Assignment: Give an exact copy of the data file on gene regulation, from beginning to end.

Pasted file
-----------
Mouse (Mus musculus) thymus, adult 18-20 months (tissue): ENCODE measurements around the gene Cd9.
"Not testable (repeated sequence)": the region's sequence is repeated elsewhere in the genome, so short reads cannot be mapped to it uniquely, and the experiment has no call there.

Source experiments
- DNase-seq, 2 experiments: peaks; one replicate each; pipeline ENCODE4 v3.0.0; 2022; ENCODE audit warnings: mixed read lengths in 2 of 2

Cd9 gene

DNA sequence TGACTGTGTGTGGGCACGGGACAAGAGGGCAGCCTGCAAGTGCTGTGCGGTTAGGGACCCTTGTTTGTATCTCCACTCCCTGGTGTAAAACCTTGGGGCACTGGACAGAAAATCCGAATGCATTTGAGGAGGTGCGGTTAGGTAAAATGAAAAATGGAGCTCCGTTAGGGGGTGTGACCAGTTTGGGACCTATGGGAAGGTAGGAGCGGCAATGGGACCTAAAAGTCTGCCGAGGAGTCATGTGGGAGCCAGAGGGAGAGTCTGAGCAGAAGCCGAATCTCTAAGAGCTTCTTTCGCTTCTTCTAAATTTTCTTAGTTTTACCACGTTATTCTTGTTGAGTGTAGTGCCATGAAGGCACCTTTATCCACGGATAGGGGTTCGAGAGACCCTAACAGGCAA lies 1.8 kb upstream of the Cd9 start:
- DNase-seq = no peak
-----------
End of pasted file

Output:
Mouse (Mus musculus) thymus, adult 18-20 months (tissue): ENCODE measurements around the gene Cd9.
"Not testable (repeated sequence)": the region's sequence is repeated elsewhere in the genome, so short reads cannot be mapped to it uniquely, and the experiment has no call there.

Source experiments
- DNase-seq, 2 experiments: peaks; one replicate each; pipeline ENCODE4 v3.0.0; 2022; ENCODE audit warnings: mixed read lengths in 2 of 2

Cd9 gene

DNA sequence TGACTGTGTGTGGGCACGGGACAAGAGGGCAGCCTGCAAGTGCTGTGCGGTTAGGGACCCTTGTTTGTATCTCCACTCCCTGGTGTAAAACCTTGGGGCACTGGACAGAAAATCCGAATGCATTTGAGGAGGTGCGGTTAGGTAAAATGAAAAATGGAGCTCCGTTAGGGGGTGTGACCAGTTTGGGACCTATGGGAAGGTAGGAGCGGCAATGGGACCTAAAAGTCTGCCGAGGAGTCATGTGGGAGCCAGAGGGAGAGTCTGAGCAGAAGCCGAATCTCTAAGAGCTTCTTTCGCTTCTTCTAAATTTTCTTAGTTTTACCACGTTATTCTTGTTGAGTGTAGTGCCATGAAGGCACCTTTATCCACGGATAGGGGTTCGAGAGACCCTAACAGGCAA lies 1.8 kb upstream of the Cd9 start:
- DNase-seq = no peak